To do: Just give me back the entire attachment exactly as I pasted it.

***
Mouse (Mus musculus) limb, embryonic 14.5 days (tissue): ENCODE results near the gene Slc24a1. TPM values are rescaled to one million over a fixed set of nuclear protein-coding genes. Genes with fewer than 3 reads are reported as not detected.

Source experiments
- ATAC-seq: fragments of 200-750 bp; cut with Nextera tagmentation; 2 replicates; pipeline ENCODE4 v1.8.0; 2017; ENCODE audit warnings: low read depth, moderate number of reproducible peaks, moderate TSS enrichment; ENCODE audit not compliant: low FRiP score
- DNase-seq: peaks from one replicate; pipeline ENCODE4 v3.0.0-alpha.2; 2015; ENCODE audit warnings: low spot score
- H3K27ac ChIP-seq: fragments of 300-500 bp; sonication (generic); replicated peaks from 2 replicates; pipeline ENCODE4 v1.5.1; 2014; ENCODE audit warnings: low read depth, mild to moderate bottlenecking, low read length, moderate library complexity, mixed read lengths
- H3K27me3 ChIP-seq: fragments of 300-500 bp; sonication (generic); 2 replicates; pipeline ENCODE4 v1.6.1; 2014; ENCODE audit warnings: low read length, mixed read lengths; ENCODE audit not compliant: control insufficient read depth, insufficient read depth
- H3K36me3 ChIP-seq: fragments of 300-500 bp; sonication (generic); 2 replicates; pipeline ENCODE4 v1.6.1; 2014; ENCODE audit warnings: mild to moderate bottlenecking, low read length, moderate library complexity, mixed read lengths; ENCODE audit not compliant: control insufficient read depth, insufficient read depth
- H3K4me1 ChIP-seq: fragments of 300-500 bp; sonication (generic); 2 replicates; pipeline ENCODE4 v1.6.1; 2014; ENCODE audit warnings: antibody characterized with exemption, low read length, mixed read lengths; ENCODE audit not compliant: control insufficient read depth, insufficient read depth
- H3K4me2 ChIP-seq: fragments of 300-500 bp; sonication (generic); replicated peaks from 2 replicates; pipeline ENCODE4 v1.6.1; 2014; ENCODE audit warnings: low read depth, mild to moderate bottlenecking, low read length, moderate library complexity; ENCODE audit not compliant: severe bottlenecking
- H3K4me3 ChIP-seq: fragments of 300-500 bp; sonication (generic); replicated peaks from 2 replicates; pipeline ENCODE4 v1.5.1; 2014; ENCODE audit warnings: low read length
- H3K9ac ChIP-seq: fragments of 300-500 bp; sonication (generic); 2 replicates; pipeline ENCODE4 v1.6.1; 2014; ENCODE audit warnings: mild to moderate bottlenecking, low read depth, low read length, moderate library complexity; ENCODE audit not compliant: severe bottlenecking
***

Mouse (Mus musculus) limb, embryonic 14.5 days (tissue): ENCODE results near the gene Slc24a1. TPM values are rescaled to one million over a fixed set of nuclear protein-coding genes. Genes with fewer than 3 reads are reported as not detected.

Source experiments
- ATAC-seq: fragments of 200-750 bp; cut with Nextera tagmentation; 2 replicates; pipeline ENCODE4 v1.8.0; 2017; ENCODE audit warnings: low read depth, moderate number of reproducible peaks, moderate TSS enrichment; ENCODE audit not compliant: low FRiP score
- DNase-seq: peaks from one replicate; pipeline ENCODE4 v3.0.0-alpha.2; 2015; ENCODE audit warnings: low spot score
- H3K27ac ChIP-seq: fragments of 300-500 bp; sonication (generic); replicated peaks from 2 replicates; pipeline ENCODE4 v1.5.1; 2014; ENCODE audit warnings: low read depth, mild to moderate bottlenecking, low read length, moderate library complexity, mixed read lengths
- H3K27me3 ChIP-seq: fragments of 300-500 bp; sonication (generic); 2 replicates; pipeline ENCODE4 v1.6.1; 2014; ENCODE audit warnings: low read length, mixed read lengths; ENCODE audit not compliant: control insufficient read depth, insufficient read depth
- H3K36me3 ChIP-seq: fragments of 300-500 bp; sonication (generic); 2 replicates; pipeline ENCODE4 v1.6.1; 2014; ENCODE audit warnings: mild to moderate bottlenecking, low read length, moderate library complexity, mixed read lengths; ENCODE audit not compliant: control insufficient read depth, insufficient read depth
- H3K4me1 ChIP-seq: fragments of 300-500 bp; sonication (generic); 2 replicates; pipeline ENCODE4 v1.6.1; 2014; ENCODE audit warnings: antibody characterized with exemption, low read length, mixed read lengths; ENCODE audit not compliant: control insufficient read depth, insufficient read depth
- H3K4me2 ChIP-seq: fragments of 300-500 bp; sonication (generic); replicated peaks from 2 replicates; pipeline ENCODE4 v1.6.1; 2014; ENCODE audit warnings: low read depth, mild to moderate bottlenecking, low read length, moderate library complexity; ENCODE audit not compliant: severe bottlenecking
- H3K4me3 ChIP-seq: fragments of 300-500 bp; sonication (generic); replicated peaks from 2 replicates; pipeline ENCODE4 v1.5.1; 2014; ENCODE audit warnings: low read length
- H3K9ac ChIP-seq: fragments of 300-500 bp; sonication (generic); 2 replicates; pipeline ENCODE4 v1.6.1; 2014; ENCODE audit warnings: mild to moderate bottlenecking, low read depth, low read length, moderate library complexity; ENCODE audit not compliant: severe bottlenecking